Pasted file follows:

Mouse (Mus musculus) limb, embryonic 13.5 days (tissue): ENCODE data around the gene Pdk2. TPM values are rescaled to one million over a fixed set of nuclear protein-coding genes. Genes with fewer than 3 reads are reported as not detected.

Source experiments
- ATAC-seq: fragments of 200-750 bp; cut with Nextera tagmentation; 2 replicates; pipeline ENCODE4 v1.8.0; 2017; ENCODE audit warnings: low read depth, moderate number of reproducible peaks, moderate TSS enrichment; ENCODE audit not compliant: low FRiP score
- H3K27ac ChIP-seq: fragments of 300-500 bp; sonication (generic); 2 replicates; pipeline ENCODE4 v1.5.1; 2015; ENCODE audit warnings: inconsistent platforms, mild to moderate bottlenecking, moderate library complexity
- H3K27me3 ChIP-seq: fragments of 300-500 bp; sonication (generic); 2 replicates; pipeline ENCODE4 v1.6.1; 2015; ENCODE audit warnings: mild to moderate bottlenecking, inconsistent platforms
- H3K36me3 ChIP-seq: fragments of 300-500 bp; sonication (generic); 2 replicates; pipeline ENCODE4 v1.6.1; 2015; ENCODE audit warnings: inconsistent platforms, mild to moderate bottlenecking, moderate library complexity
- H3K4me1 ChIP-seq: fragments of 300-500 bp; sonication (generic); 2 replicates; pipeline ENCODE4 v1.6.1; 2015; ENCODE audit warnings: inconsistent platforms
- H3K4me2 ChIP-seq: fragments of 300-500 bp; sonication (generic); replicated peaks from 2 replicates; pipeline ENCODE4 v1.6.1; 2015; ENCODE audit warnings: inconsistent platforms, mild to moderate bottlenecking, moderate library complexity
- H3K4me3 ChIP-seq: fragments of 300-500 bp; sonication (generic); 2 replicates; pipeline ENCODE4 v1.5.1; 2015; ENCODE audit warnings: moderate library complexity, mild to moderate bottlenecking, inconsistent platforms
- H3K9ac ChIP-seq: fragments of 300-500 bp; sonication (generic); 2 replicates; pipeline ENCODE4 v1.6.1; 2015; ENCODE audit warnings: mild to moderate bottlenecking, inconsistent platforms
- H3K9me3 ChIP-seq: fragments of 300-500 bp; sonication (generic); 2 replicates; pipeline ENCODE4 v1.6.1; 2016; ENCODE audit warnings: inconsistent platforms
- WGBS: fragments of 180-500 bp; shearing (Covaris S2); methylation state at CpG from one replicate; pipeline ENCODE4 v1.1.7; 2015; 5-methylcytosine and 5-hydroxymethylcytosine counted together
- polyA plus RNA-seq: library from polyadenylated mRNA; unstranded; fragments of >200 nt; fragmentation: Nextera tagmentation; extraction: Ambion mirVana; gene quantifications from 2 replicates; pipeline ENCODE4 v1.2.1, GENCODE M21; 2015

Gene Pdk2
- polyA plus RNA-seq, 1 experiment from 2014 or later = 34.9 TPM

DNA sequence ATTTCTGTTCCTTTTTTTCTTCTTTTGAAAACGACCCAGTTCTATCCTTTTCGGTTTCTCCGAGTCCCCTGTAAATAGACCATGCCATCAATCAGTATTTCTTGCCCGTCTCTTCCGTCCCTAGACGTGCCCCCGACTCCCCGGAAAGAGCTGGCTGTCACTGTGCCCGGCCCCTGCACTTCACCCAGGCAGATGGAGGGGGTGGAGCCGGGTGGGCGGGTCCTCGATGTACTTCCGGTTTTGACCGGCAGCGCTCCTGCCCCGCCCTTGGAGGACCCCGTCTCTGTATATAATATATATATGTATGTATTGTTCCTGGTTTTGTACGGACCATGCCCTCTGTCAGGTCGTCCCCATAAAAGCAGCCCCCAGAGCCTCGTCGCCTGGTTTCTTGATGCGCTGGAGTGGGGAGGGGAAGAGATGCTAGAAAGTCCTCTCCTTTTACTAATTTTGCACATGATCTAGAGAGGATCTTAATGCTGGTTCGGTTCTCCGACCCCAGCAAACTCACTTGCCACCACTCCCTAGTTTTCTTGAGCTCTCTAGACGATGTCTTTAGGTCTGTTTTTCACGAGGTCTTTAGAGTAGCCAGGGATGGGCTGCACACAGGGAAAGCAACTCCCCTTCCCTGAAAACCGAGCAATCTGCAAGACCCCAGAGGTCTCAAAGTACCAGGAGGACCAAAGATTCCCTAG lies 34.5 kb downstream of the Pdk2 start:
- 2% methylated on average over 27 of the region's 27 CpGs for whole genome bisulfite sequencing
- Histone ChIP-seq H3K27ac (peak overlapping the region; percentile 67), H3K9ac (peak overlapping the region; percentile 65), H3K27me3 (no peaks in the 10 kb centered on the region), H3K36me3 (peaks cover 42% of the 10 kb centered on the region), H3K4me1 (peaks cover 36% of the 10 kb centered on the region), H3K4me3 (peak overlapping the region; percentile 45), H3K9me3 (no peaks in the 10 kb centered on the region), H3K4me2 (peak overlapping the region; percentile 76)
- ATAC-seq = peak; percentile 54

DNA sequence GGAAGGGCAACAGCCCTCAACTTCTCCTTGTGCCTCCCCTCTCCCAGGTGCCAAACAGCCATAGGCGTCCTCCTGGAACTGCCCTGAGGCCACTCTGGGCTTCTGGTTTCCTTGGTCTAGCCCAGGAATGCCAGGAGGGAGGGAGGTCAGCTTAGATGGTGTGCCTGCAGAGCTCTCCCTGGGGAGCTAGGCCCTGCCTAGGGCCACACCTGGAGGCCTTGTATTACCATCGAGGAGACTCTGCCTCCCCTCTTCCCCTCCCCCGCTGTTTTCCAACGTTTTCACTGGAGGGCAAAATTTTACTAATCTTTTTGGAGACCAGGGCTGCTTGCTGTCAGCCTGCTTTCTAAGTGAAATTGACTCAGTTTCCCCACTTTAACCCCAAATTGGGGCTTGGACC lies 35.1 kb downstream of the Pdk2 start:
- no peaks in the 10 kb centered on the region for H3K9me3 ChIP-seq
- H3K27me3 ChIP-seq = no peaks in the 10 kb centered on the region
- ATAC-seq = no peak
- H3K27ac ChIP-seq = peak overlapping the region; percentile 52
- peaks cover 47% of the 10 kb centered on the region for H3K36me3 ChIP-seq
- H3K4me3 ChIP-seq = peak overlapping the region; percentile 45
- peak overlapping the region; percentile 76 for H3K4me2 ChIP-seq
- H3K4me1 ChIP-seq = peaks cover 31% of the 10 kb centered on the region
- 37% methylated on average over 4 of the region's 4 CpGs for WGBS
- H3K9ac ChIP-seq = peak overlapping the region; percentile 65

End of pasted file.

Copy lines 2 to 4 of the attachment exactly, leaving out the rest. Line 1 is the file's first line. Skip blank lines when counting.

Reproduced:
Source experiments
- ATAC-seq: fragments of 200-750 bp; cut with Nextera tagmentation; 2 replicates; pipeline ENCODE4 v1.8.0; 2017; ENCODE audit warnings: low read depth, moderate number of reproducible peaks, moderate TSS enrichment; ENCODE audit not compliant: low FRiP score
- H3K27ac ChIP-seq: fragments of 300-500 bp; sonication (generic); 2 replicates; pipeline ENCODE4 v1.5.1; 2015; ENCODE audit warnings: inconsistent platforms, mild to moderate bottlenecking, moderate library complexity